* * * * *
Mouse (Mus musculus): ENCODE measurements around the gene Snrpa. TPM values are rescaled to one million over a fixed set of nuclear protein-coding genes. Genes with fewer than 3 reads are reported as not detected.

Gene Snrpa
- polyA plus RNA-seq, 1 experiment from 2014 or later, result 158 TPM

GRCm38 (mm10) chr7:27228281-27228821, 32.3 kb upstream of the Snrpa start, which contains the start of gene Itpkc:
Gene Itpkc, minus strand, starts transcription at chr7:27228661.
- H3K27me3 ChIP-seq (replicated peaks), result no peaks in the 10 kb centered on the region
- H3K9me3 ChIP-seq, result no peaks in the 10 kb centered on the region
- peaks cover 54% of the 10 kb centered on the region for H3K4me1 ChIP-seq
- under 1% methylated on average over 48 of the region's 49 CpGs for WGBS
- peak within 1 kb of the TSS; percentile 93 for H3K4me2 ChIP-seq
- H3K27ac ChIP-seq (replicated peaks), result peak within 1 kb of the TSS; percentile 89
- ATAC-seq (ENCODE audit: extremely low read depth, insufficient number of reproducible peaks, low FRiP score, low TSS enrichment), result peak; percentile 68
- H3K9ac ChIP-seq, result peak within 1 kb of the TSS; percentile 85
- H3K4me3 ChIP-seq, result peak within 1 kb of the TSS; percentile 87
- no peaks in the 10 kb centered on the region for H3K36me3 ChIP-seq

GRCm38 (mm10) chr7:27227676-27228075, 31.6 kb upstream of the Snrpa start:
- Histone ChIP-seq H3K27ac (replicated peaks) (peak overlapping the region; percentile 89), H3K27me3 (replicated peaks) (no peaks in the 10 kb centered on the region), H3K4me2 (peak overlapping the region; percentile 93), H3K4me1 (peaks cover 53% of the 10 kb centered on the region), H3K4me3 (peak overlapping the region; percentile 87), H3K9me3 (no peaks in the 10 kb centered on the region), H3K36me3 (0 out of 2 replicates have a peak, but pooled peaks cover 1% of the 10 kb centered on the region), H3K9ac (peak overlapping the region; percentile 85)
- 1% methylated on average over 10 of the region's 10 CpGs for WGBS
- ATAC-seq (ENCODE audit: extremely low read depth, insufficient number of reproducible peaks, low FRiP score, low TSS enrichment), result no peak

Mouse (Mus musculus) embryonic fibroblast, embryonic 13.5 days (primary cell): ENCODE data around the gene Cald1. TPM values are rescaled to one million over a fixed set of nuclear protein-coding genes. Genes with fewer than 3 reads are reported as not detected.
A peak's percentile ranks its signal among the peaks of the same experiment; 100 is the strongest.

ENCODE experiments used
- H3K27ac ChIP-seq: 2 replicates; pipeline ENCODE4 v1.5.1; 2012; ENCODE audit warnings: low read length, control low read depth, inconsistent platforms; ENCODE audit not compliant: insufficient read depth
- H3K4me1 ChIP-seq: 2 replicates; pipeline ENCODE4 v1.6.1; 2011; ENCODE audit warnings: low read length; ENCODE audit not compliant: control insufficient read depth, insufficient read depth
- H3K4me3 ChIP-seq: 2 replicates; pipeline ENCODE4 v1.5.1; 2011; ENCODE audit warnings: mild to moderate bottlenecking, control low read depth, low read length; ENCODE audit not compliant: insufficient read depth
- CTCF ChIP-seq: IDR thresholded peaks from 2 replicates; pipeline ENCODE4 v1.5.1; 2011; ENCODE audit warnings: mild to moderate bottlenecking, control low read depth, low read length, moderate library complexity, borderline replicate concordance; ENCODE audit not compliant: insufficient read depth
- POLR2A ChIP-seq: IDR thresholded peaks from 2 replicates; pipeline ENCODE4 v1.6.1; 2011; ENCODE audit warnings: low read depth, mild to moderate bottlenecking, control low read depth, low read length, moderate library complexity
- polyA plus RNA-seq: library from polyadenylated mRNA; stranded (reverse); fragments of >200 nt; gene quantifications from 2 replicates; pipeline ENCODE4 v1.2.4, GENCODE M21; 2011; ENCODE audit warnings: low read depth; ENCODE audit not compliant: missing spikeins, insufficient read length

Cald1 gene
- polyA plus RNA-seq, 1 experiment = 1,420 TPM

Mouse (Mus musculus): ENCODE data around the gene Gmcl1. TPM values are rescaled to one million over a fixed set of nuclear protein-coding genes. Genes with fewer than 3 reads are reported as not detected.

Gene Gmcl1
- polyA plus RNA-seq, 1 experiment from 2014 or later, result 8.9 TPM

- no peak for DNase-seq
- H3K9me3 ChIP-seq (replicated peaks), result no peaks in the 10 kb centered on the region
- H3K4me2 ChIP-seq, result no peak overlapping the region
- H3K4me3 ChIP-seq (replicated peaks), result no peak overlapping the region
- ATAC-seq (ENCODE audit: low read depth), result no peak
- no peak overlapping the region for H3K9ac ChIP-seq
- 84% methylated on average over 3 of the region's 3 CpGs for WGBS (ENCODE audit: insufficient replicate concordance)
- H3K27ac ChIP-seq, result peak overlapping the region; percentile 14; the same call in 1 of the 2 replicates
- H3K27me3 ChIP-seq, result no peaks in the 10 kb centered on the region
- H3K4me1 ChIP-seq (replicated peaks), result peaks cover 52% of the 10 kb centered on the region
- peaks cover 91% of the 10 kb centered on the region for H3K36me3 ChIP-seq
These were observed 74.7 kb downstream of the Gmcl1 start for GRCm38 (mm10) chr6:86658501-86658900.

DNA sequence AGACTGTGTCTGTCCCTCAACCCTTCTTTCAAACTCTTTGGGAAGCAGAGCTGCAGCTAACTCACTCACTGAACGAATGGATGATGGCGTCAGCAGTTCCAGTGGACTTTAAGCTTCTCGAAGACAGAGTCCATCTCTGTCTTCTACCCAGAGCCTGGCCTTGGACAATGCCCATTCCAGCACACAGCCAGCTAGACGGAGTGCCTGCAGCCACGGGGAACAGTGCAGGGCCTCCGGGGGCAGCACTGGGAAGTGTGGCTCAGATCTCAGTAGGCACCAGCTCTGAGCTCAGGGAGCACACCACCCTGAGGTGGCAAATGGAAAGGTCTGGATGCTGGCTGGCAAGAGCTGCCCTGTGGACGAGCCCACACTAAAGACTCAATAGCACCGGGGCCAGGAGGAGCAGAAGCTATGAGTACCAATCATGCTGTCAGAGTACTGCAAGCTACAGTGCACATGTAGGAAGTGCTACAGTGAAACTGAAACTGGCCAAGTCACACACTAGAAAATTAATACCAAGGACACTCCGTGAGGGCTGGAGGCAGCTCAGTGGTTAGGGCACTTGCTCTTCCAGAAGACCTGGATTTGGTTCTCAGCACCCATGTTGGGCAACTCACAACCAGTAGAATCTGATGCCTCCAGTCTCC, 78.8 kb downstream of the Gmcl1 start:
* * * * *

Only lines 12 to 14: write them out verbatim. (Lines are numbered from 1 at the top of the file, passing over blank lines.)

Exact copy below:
- ATAC-seq (ENCODE audit: extremely low read depth, insufficient number of reproducible peaks, low FRiP score, low TSS enrichment), result peak; percentile 68
- H3K9ac ChIP-seq, result peak within 1 kb of the TSS; percentile 85
- H3K4me3 ChIP-seq, result peak within 1 kb of the TSS; percentile 87